US warns of extremist threat to its interests in S. Africa, as reopens Somalia mission — based in Kenya

Washington recognised the Somali government in January 2013, and Secretary of State John Kerry visited the capital Mogadishu in May.

EXTREMISTS may be targeting US interests in South Africa, the US Diplomatic Mission in the country said.

The embassy “has received information that extremists may be targeting US interests in SouthAfrica, to possibly include US government facilities and other facilities identifiable with US business interests,” it said in a security message on its website on Tuesday. 

“There is no additional information as to timing or potential targeting.”

This came as the US mission to war-torn Somalia began work Tuesday without an ambassador or an embassy and based in a neighbouring country, the State Department said.

American diplomats will not be based in Mogadishu, scene of the infamous “Black Hawk Down” battle in 1993 that left 18 US servicemen and many hundreds of Somalis dead.

Instead, they will commute cautiously from Kenya’s capital Nairobi as they gradually work to strengthen Somalia’s internationally-backed government.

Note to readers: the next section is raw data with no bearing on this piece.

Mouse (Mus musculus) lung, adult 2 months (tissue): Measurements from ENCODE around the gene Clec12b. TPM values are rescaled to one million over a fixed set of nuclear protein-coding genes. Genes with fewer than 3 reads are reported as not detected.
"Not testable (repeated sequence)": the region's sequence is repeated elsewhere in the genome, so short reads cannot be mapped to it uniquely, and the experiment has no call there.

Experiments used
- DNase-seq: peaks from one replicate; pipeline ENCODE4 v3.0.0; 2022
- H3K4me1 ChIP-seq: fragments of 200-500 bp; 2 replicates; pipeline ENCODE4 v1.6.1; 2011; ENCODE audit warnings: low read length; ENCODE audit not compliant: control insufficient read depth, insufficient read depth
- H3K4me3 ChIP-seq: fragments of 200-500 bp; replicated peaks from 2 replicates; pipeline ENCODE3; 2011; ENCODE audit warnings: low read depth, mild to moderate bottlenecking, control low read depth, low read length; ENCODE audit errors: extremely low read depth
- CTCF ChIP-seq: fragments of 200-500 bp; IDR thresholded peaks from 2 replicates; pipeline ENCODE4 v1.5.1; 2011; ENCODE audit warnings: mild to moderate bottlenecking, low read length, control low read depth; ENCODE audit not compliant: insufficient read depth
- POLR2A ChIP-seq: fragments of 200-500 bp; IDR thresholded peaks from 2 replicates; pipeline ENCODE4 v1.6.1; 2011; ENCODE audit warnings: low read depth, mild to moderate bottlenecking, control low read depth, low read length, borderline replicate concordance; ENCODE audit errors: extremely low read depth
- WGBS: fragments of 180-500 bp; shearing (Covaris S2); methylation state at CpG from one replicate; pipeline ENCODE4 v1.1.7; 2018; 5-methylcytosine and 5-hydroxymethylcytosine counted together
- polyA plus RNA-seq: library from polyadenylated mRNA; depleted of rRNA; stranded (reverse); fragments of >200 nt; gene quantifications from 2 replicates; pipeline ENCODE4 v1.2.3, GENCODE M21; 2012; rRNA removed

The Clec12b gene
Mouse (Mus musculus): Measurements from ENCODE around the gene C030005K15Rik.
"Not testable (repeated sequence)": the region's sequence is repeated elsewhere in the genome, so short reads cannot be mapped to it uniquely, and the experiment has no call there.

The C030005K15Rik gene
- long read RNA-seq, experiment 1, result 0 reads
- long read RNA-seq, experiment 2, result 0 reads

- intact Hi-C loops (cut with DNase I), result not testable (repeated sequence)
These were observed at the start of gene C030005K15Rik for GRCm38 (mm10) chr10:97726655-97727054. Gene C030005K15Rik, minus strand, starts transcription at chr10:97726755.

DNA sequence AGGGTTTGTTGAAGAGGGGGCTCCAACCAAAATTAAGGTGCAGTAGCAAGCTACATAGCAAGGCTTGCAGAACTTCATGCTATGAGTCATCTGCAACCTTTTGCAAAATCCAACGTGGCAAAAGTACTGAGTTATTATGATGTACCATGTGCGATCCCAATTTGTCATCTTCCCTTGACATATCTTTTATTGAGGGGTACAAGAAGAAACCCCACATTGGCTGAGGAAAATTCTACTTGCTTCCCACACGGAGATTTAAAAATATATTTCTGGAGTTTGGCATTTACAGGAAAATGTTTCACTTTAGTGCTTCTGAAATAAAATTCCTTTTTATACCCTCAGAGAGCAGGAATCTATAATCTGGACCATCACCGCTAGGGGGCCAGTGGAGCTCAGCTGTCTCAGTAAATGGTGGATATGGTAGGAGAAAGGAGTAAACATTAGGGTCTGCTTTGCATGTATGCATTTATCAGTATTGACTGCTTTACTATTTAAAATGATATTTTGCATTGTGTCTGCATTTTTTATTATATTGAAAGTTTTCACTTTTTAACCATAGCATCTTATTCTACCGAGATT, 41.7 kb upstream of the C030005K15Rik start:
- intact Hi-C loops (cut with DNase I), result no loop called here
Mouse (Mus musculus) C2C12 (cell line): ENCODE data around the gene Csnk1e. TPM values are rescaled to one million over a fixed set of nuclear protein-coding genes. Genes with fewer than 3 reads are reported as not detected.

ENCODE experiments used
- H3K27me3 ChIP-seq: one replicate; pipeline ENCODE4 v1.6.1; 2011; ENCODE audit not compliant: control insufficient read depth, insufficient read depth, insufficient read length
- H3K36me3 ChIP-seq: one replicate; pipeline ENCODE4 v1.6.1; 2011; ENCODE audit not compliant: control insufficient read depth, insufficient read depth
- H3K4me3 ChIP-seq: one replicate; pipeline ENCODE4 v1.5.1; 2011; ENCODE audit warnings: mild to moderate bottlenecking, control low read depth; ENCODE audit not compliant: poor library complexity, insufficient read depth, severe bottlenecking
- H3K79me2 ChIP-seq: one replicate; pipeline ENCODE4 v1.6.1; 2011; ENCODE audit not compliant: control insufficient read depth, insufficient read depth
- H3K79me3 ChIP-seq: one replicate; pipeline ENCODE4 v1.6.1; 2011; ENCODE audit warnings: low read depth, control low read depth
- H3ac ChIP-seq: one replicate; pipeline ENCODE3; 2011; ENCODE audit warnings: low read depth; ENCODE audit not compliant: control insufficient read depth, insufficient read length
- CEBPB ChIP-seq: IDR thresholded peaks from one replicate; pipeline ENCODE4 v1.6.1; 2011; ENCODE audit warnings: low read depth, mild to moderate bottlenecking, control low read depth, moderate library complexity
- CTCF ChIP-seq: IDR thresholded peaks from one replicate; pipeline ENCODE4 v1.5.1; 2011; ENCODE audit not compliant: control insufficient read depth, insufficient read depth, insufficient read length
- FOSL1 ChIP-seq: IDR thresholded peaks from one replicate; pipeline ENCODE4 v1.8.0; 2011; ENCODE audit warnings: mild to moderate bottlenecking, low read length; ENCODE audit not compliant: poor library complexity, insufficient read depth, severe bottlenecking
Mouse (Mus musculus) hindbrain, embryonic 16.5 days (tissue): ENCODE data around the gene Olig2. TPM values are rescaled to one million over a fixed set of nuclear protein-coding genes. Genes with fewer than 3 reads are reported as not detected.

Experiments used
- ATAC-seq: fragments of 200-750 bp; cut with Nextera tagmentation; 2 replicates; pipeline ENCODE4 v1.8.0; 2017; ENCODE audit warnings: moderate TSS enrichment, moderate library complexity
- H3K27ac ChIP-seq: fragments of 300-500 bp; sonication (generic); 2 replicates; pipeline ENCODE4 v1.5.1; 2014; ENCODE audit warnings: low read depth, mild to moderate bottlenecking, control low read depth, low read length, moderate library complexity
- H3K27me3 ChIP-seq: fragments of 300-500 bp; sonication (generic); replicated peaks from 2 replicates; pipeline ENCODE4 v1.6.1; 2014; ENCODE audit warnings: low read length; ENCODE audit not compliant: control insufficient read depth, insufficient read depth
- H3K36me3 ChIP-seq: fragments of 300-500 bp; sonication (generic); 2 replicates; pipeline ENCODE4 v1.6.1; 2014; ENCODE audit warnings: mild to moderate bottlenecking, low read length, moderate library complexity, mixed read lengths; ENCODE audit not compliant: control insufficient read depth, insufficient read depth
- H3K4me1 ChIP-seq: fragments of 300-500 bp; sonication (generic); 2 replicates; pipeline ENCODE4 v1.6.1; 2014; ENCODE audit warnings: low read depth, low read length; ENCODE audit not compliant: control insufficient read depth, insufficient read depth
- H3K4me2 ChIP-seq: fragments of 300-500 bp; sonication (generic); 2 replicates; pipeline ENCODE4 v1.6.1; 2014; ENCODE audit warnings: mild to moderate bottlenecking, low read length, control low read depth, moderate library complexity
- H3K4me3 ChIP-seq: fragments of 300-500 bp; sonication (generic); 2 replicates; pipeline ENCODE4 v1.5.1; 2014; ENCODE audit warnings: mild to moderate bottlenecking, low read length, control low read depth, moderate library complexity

Washington recognised the Somali government in January 2013, and Secretary of State John Kerry visited Mogadishu in May, but the country is far from stable.

Read: For the first time in 25 years, the IMF big numbers that tell us Somalia is very complicated

President Hassan Sheikh Mohamud’s forces are at war with the Al-Shabaab Islamist militia and survive thanks to the 22,000 peacekeepers of the African Union AMISOM force.

Only last week, at least 50 African Union soldiers were reported killed when Shabaab fighters stormed a camp 50 miles (80 kilometers) from the capital.

“US officials will continue to travel to Somalia to conduct official business as security conditions permit,” the State Department said.

The mission will be based at the US embassy in Nairobi, itself the target of a 1998 Al-Qaeda bombing that left more than 200 dead, and be headed by a charge d’affaires.

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